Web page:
Small businesses worldwide are feeling the crunch right now. Tightening budgets, shifting consumer habits, an uncertain future…it’s a lot of stress for even seasoned entrepreneurs. The key is to change your mindset – and your marketing. Adapt your tactics to maintain your momentum, lean into the constantly evolving technology, and focus on building a loyal clientele.
Reassess Your Plan
Take a look at what you’ve been doing for your business. Have you adapted for current trends, technology, and tactics? Most likely, you’ve stuck with what was working – and now you’re wondering why it’s stopped. In the past few years, buying power has shifted from the Boomer generation to millennials and you need to make sure your marketing strategy reflects that.
Additionally, when households find that money is tight, the best thing you can do as a business owner is focus on your ROI (return on investment) when planning your marketing strategy. Make sure you’re tracking your past marketing strategies, both print and digital, and prepare a system to easily track those numbers in the future.
One of the best things about being an entrepreneur now is marketing doesn’t have to be expensive. Gone are the days of pricy television commercials and massive billboards. Instead, social media can be free or very inexpensive – with greater results. Build a comprehensive plan between email marketing, social media, and web content, and use that to promote your business.
Lean In To The Digital Age
If your business doesn’t have an active, well-structured digital presence, you are actively losing money. The internet allows you to build loyalty and connect with clients better than ever before, target your marketing towards your ideal client personas, and build momentum so that other people do most of your advertising for you.
This starts with your website. A gorgeous, modern, optimized website sets the tone for how potential clients view your business. Make sure your site is professional, clean, and fresh, and designate time regularly to update your on-page optimization to fit new search engine standards.
Enhance your SEO and your website with content. Regular blog posts that contain valuable information give search engines a reason to keep crawling your site, and give customers a reason to keep checking back in. Using keywords in those blog posts is also an excellent way to attract people who will actually want what you’re selling. Just make sure the blog posts are actually useful, not generic and exceedingly vague. People know what’s genuine and what’s a weak attempt to play the system.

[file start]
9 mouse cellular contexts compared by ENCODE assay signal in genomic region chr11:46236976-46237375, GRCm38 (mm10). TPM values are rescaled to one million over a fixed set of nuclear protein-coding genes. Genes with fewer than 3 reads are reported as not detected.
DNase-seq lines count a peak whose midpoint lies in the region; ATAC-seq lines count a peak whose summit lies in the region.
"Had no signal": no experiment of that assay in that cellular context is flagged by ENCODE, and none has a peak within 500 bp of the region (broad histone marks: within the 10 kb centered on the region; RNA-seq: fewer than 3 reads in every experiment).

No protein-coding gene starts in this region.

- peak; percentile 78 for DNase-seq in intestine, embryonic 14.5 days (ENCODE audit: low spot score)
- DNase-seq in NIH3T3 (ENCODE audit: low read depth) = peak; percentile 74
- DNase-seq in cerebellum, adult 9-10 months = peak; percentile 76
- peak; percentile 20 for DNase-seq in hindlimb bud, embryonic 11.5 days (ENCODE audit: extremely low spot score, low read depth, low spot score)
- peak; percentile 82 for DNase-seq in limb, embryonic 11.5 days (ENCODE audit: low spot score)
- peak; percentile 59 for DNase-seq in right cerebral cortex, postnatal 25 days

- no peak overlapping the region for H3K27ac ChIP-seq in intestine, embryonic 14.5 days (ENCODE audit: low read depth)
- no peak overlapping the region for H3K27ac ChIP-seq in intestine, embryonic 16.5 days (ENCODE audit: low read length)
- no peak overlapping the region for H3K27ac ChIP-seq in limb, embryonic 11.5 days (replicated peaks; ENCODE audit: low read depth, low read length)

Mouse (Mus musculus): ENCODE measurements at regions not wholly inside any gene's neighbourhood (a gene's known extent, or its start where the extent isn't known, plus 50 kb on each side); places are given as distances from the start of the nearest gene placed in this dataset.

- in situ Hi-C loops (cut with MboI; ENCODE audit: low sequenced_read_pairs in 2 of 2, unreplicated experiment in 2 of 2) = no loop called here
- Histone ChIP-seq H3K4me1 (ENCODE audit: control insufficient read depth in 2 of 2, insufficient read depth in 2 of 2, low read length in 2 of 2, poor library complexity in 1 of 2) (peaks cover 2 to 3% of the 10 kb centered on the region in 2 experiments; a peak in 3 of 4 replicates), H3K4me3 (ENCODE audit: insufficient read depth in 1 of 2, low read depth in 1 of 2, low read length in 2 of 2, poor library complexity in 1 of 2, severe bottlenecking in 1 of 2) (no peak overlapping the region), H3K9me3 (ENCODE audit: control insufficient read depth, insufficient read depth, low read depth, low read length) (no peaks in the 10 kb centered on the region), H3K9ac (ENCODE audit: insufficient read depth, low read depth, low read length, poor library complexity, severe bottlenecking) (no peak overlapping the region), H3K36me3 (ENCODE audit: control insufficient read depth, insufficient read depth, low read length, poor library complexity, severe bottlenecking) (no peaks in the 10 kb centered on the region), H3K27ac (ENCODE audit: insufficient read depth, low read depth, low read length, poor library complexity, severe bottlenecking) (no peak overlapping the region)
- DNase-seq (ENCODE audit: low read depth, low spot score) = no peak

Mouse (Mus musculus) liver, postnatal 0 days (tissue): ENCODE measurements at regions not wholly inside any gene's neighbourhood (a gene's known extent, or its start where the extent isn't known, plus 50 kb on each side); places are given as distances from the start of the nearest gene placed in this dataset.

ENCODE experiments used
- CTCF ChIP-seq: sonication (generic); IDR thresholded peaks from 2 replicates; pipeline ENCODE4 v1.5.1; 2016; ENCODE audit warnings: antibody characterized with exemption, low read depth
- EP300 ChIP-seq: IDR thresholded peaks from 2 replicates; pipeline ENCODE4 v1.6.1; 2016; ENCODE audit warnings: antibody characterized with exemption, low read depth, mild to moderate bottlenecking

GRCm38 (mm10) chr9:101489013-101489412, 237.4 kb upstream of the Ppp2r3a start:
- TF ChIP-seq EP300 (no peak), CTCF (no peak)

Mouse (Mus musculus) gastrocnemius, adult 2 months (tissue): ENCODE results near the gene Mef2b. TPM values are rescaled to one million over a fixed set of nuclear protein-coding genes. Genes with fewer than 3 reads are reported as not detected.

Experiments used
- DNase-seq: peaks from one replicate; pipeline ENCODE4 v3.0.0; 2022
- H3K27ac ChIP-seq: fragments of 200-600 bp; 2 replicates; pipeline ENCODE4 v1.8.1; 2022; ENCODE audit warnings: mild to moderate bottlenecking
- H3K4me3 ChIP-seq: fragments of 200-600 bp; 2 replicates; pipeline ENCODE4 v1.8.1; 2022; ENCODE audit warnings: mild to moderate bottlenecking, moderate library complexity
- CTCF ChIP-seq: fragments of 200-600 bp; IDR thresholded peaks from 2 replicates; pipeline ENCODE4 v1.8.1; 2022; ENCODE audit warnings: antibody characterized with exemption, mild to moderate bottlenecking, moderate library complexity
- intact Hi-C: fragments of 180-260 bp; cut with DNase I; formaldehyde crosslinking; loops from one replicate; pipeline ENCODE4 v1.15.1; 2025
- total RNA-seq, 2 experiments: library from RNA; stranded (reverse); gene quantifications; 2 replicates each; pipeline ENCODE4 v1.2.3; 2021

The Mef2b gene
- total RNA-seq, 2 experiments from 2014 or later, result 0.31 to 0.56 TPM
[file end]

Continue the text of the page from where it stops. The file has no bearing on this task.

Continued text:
Social media can help you get new customers, but it’s even better for keeping your old customers. Bite-sized information, peeks behind the scenes of your business, and bits of entertainment keep people looking for your posts – and that means they’ll also see when you mention a new (or old!) product or service. Social media and email marketing is where you’ll really build that relationship – but you have to make it engaging, or your clients will hit ‘unsubscribe’!
Drawing People Back In
If your marketing strategy is up to snuff, it’s time to take the next step in engaging people. Create a loyalty program to encourage clients to keep buying from you regularly. Start hosting a regular virtual event – I just saw a scuba community hosting a virtual trivia night every month. It’s a great way to draw people in, even when they don’t need anything or don’t have money, and when they do have some spare cash, you’ll have stayed at the forefront of their mind.
If you aren’t already, give people a look behind the scenes, even the embarrassing part. It helps remind your clients that an actual person runs the business. Additionally, authenticity is prized nowadays, and your clients might just love seeing a baker with flour in their hair from an errant mixer, or a carpenter frustrated when that carefully-measured table leg still doesn’t fit correctly.
Adapt And Grow
The internet changes faster than we can keep up. In less than two years, decent AI has gone from nearly non-existent to ubiquitous, for instance. And this means your marketing strategy has to keep up, which can seem impossible. But you need to embrace it.
I’m not saying you should use every new technology. That isn’t the answer. Instead, consider them. Can they be used in a way that actually makes a statement, or do you just feel obligated to use the hottest new tool?
You can also experiment. Use A/B testing to see which tactics work the best for you and then build on that knowledge. Maybe a chatbot on your site is useful – for me, it would be a disaster. Maybe videos gain significantly more traction on your social media than graphics. The key is to keep testing – your results may change in a year. This is why having one person designated to focus on your marketing, or hiring a social media manager can be useful – doing the deep dive into marketing strategy can eat up some serious time.